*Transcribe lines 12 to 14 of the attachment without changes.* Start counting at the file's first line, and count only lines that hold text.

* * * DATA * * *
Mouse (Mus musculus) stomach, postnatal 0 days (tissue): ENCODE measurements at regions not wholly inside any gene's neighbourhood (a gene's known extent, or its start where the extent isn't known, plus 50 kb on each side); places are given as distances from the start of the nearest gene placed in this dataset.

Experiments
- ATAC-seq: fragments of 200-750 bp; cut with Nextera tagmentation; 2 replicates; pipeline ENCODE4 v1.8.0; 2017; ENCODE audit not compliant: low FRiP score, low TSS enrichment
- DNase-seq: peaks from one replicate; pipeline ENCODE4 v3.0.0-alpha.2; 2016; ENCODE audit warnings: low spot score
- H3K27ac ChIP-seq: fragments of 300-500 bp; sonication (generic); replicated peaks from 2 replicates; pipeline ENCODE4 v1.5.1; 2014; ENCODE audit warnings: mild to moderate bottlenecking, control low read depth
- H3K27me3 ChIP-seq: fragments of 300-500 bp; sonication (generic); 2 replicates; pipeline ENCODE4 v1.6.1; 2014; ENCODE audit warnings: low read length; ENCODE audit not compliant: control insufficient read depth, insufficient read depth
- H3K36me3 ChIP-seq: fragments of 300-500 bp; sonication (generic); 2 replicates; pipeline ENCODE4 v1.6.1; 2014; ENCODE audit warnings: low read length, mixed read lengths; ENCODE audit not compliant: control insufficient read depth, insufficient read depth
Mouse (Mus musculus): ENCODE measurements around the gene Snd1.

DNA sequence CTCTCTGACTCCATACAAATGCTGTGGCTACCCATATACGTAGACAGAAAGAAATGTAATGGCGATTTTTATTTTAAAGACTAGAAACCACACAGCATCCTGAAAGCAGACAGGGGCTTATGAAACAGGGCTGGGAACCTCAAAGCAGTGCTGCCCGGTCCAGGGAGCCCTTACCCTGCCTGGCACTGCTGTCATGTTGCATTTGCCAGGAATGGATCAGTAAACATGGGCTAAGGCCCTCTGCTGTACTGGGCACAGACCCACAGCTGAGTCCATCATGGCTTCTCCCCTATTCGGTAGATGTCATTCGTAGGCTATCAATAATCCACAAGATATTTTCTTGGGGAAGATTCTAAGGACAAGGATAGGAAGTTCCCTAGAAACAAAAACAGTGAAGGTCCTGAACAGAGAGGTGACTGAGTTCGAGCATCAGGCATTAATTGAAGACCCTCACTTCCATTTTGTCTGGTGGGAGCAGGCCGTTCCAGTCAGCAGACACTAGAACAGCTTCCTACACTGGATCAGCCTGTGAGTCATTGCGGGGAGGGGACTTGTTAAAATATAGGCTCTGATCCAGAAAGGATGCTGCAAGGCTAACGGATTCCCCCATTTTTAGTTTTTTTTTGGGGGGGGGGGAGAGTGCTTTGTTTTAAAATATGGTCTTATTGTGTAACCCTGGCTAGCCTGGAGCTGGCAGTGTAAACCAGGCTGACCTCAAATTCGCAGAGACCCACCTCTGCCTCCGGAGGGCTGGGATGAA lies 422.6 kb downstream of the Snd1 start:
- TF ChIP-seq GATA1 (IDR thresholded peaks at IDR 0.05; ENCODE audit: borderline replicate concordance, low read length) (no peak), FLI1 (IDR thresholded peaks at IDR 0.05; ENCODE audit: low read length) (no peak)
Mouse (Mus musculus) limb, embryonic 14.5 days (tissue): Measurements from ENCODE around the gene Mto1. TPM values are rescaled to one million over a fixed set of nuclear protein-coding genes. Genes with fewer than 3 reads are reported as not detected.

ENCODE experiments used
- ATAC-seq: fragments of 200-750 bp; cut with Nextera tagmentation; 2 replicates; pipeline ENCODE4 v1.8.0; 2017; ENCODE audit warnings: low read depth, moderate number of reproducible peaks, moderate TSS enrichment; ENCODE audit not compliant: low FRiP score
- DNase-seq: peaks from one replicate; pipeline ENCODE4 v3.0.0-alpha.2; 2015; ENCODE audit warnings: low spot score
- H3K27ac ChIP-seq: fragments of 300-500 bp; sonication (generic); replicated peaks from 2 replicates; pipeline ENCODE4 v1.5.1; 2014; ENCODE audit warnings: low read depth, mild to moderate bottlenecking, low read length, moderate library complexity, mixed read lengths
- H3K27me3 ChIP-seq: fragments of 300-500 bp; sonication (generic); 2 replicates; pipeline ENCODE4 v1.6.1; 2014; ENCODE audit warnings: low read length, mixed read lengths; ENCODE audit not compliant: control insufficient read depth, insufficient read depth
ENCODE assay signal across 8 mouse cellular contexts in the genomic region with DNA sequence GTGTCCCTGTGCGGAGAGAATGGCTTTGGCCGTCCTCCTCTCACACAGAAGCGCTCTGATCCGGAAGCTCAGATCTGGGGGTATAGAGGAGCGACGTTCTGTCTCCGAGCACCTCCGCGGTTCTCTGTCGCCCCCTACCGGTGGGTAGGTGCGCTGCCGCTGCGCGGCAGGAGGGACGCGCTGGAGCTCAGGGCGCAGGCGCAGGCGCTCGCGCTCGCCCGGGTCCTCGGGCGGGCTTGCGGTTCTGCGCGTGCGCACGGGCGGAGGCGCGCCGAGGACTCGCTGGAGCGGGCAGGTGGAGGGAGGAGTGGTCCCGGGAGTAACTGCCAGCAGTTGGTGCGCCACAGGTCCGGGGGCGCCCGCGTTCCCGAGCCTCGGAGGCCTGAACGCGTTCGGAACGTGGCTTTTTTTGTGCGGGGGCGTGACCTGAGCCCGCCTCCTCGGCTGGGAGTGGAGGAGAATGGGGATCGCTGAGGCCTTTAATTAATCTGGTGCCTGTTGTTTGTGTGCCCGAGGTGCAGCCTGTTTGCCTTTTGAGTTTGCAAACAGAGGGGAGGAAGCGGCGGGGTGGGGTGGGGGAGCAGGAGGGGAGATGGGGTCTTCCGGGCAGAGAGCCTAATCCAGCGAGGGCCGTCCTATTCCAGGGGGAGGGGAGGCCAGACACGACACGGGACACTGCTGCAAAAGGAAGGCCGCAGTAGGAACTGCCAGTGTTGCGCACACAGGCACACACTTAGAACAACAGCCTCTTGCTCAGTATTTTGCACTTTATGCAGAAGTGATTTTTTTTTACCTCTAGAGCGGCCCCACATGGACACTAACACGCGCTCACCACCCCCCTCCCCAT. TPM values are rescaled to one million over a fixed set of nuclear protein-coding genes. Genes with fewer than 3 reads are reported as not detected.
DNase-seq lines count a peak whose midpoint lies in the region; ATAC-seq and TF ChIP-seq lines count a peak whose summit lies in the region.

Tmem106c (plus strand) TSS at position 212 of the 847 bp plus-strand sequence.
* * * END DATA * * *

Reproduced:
ENCODE experiments used
- ATAC-seq: fragments of 200-750 bp; cut with Nextera tagmentation; 2 replicates; pipeline ENCODE4 v1.8.0; 2017; ENCODE audit warnings: low read depth, moderate number of reproducible peaks, moderate TSS enrichment; ENCODE audit not compliant: low FRiP score
- DNase-seq: peaks from one replicate; pipeline ENCODE4 v3.0.0-alpha.2; 2015; ENCODE audit warnings: low spot score